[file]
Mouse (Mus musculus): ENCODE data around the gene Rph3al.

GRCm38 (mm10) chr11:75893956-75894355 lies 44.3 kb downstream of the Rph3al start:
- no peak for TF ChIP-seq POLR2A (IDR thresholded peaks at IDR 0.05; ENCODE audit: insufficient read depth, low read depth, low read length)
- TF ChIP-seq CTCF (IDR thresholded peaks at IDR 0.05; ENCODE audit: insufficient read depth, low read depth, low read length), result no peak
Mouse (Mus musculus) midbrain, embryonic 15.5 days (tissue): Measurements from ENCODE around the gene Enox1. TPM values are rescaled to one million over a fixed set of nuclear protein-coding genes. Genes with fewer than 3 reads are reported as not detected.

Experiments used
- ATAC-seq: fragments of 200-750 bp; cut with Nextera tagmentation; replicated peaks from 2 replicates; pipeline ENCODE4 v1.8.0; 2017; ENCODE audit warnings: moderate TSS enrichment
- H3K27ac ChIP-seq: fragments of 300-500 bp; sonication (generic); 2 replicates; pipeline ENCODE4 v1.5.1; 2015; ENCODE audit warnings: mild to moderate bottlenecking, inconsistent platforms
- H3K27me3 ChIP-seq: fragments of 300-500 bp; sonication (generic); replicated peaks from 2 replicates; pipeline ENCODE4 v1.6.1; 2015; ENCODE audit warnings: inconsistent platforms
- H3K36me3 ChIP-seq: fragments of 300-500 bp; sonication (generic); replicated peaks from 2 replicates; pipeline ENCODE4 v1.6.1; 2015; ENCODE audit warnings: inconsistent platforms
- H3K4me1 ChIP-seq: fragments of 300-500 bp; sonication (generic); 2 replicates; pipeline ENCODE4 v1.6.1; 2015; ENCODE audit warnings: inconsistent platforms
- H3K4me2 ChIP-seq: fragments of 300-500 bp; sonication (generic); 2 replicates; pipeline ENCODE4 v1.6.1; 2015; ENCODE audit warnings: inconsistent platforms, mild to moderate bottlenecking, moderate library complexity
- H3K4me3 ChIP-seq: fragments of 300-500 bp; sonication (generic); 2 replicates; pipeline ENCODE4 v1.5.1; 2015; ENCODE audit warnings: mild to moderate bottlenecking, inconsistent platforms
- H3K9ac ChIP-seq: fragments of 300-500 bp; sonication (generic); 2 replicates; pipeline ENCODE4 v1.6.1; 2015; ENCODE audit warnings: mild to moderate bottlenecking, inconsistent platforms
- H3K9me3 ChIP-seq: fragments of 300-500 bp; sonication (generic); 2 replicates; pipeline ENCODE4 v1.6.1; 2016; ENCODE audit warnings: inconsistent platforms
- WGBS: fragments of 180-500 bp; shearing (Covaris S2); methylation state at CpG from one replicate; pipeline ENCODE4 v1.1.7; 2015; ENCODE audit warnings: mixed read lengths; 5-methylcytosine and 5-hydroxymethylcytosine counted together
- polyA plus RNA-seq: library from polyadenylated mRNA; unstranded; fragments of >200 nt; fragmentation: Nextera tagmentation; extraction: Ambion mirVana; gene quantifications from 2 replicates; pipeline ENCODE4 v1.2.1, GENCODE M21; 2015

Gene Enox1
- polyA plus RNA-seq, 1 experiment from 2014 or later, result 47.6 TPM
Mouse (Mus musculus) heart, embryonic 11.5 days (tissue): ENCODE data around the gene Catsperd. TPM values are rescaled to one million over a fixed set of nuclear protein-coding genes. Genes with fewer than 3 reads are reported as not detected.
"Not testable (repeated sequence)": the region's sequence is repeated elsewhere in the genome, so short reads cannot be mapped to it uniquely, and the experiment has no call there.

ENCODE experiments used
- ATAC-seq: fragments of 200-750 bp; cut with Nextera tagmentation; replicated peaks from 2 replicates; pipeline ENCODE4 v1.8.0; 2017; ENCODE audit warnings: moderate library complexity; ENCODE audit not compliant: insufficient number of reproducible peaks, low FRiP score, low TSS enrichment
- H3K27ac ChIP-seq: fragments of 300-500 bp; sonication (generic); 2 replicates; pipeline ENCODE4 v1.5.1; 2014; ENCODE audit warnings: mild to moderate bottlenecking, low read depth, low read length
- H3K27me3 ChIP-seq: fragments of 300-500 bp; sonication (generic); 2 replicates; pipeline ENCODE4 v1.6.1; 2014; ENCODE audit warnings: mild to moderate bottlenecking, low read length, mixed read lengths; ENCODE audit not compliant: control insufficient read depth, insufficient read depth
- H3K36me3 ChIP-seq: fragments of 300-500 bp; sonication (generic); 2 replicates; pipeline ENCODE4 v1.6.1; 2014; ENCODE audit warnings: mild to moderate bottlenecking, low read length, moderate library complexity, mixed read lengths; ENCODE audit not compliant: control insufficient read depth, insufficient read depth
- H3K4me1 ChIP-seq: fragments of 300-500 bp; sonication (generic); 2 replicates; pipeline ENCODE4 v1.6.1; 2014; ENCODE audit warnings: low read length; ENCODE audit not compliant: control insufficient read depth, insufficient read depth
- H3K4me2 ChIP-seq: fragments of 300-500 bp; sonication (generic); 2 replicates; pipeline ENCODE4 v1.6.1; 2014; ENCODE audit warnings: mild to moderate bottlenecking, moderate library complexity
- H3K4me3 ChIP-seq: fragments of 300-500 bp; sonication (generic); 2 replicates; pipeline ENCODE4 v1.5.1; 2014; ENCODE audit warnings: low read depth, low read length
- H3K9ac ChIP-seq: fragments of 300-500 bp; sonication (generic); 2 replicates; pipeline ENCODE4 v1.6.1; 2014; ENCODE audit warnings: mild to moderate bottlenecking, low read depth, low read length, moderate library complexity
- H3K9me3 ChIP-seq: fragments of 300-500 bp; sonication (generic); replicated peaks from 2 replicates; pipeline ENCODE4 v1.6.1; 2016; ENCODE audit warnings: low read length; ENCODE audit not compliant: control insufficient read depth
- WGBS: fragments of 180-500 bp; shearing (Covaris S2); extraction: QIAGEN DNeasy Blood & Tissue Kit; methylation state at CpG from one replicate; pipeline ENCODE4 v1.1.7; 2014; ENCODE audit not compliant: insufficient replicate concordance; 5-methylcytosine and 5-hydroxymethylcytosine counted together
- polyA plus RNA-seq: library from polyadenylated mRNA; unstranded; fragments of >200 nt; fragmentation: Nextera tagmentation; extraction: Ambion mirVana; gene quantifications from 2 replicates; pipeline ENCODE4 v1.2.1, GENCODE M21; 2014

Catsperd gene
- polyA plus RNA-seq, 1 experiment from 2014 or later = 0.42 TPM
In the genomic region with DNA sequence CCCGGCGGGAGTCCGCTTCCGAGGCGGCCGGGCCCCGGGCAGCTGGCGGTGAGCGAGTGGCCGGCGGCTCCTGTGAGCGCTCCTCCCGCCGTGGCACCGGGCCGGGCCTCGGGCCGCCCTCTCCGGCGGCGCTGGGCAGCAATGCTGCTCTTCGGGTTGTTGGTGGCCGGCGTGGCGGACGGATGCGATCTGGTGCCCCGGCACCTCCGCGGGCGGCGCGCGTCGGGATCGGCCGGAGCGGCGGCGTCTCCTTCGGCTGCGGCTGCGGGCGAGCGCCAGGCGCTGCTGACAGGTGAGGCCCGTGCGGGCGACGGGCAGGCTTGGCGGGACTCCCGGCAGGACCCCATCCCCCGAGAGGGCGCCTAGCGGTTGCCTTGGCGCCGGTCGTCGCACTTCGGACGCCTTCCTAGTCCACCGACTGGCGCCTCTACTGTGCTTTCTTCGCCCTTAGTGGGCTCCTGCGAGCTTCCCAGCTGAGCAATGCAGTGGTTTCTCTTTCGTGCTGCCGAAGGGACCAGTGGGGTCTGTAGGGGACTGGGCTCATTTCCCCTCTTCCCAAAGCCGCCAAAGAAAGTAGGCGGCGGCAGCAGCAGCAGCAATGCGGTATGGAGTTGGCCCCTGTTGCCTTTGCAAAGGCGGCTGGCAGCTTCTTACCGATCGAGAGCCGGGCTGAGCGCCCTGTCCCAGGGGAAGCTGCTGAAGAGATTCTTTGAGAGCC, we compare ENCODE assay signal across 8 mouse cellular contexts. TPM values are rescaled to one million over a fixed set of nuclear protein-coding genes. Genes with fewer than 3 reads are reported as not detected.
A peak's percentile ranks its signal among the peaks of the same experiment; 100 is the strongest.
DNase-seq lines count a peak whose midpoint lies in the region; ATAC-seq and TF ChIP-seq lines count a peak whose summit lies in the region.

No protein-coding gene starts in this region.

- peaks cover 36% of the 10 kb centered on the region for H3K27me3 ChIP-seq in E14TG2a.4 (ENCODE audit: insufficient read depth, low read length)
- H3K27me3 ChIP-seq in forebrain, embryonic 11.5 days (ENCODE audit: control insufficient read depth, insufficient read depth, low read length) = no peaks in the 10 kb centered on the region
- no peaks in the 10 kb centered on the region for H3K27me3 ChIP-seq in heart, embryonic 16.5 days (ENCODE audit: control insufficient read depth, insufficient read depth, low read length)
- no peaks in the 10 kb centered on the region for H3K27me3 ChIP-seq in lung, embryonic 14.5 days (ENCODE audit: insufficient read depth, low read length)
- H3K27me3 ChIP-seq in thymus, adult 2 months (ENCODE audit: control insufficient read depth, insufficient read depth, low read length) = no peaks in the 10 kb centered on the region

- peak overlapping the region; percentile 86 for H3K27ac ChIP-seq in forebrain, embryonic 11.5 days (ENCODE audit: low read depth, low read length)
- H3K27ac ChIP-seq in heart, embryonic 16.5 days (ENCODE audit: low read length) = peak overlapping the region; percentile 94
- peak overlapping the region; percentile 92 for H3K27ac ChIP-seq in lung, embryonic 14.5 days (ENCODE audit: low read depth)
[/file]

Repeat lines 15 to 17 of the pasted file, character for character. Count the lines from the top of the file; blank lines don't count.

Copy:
- H3K9me3 ChIP-seq: fragments of 300-500 bp; sonication (generic); 2 replicates; pipeline ENCODE4 v1.6.1; 2016; ENCODE audit warnings: inconsistent platforms
- WGBS: fragments of 180-500 bp; shearing (Covaris S2); methylation state at CpG from one replicate; pipeline ENCODE4 v1.1.7; 2015; ENCODE audit warnings: mixed read lengths; 5-methylcytosine and 5-hydroxymethylcytosine counted together
- polyA plus RNA-seq: library from polyadenylated mRNA; unstranded; fragments of >200 nt; fragmentation: Nextera tagmentation; extraction: Ambion mirVana; gene quantifications from 2 replicates; pipeline ENCODE4 v1.2.1, GENCODE M21; 2015